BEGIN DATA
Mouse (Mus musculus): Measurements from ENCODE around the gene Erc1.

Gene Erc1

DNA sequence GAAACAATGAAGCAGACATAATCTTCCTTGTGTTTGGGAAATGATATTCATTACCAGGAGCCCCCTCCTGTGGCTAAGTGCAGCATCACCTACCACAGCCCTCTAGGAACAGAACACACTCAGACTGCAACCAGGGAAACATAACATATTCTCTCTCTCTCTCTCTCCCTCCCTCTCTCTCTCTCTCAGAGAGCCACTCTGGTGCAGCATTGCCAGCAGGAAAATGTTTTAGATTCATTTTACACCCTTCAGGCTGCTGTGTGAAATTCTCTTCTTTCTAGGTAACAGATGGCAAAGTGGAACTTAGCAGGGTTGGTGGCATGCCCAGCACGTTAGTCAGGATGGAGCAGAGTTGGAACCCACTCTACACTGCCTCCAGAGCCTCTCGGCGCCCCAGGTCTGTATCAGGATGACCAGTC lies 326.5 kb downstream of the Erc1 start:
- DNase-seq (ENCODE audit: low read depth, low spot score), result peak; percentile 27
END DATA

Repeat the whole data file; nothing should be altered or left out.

Mouse (Mus musculus): Measurements from ENCODE around the gene Erc1.

Gene Erc1

DNA sequence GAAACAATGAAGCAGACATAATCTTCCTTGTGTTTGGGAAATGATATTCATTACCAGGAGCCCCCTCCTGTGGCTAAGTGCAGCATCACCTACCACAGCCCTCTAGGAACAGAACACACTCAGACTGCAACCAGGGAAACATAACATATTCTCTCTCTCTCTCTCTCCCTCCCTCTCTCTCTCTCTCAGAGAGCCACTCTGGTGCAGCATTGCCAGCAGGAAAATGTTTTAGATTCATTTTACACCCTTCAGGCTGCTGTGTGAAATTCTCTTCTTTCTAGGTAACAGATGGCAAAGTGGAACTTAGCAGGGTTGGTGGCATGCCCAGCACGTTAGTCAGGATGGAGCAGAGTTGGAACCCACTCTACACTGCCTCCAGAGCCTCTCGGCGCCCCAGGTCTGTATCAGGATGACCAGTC lies 326.5 kb downstream of the Erc1 start:
- DNase-seq (ENCODE audit: low read depth, low spot score), result peak; percentile 27